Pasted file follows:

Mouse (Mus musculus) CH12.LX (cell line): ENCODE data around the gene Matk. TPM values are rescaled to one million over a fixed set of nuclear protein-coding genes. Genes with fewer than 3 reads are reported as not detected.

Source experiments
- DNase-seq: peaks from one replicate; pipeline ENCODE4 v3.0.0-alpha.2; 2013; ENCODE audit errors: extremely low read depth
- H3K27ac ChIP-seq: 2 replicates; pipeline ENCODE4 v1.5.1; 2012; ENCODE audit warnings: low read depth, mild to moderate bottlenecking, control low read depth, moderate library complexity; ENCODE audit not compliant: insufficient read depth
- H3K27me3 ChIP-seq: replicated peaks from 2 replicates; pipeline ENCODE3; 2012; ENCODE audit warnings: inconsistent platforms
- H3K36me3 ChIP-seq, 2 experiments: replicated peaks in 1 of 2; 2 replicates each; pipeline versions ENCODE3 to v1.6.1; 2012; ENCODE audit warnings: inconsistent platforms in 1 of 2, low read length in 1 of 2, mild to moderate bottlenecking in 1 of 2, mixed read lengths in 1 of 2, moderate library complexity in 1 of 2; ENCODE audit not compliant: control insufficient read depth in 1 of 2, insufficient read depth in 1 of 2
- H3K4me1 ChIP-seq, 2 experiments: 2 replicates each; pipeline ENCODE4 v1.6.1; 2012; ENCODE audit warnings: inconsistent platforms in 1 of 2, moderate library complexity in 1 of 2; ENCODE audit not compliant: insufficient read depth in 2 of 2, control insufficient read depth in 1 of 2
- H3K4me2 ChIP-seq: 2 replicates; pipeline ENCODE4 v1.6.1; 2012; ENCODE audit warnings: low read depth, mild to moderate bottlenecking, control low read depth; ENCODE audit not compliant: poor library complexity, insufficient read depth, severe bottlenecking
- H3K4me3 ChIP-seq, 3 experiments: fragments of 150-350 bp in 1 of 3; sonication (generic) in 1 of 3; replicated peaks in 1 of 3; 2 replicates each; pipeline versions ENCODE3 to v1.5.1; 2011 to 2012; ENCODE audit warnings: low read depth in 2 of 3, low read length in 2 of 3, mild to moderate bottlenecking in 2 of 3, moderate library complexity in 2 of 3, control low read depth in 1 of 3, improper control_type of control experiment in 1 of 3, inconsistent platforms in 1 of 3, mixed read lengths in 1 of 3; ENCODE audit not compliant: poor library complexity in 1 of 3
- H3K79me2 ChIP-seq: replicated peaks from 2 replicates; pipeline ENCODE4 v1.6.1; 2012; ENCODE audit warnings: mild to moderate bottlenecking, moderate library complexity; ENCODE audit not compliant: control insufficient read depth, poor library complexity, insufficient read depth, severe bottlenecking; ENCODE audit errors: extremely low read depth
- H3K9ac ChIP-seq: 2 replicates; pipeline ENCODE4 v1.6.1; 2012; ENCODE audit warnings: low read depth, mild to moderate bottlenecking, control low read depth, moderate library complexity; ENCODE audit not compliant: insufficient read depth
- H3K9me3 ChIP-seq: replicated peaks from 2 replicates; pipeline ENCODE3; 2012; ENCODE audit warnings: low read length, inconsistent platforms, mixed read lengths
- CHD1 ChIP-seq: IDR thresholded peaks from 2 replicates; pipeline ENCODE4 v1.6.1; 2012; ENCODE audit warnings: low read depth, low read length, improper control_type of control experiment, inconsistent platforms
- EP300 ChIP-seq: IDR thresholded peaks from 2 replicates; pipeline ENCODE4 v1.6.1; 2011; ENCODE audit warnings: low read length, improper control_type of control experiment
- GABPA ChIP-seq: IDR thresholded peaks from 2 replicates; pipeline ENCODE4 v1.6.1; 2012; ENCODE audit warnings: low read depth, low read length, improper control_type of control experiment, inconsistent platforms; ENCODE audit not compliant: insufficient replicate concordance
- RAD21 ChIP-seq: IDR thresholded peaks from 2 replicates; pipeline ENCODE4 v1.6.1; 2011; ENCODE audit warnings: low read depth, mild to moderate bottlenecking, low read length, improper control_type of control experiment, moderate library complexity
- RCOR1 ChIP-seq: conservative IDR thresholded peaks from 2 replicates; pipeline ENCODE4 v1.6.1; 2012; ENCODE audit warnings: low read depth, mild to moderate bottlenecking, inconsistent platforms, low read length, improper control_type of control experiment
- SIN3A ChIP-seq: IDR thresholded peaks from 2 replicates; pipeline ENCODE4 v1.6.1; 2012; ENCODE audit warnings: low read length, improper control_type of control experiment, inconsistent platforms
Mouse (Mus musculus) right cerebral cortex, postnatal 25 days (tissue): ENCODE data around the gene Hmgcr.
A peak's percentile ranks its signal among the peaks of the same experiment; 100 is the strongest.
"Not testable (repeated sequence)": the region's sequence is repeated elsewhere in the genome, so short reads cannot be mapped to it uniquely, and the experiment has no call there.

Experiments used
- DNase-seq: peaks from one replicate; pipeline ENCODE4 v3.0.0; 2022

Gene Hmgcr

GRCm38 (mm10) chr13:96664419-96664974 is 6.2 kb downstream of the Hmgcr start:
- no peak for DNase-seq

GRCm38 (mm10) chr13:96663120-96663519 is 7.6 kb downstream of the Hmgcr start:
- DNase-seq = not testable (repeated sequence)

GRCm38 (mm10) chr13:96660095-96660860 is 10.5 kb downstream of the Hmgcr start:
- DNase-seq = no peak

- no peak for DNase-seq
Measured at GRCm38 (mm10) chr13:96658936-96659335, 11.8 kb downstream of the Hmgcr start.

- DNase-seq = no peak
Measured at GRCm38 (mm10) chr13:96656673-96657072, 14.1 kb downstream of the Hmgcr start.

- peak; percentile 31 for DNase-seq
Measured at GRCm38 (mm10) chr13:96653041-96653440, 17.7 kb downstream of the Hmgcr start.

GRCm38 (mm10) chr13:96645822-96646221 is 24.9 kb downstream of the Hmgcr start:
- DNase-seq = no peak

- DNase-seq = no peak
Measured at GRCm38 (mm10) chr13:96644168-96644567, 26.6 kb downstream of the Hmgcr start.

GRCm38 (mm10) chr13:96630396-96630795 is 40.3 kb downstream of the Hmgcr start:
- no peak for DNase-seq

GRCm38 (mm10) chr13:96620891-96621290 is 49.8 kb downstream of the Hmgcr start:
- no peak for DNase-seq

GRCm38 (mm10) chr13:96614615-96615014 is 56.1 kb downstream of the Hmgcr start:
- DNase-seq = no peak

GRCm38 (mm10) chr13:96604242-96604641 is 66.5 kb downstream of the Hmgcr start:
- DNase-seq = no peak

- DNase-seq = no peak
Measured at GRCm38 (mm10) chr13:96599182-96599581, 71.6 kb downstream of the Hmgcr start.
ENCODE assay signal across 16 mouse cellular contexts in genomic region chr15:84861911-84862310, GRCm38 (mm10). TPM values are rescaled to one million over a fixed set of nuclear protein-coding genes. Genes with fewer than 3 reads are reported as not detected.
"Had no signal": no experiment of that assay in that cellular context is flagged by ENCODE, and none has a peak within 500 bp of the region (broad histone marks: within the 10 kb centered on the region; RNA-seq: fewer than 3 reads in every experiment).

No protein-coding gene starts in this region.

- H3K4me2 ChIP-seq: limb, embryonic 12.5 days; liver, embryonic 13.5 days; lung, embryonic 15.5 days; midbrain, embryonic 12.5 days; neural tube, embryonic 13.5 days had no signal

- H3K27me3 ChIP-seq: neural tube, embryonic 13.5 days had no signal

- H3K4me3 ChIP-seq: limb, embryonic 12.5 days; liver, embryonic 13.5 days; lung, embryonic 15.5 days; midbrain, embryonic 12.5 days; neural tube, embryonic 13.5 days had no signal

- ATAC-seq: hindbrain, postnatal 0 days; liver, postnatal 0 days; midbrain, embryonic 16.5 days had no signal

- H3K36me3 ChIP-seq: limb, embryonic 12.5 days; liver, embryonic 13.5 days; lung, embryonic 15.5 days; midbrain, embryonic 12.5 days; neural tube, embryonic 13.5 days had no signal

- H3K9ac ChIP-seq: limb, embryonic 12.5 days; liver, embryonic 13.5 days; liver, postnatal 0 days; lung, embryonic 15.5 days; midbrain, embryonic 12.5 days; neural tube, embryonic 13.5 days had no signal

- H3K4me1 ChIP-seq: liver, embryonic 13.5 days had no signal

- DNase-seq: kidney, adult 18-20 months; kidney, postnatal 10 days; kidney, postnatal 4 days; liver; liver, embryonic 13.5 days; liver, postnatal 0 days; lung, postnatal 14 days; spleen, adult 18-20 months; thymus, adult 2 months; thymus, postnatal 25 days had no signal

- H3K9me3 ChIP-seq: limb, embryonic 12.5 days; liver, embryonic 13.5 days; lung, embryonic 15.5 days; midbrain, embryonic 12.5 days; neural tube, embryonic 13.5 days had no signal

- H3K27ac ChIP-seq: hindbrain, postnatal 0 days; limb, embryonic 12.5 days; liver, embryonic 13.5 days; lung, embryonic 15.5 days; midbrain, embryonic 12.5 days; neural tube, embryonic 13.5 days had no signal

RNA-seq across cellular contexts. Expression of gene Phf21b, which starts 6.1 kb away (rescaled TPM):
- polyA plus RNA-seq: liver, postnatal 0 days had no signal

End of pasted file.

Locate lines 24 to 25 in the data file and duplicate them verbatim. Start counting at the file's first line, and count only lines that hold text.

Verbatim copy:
Gene Hmgcr

GRCm38 (mm10) chr13:96664419-96664974 is 6.2 kb downstream of the Hmgcr start: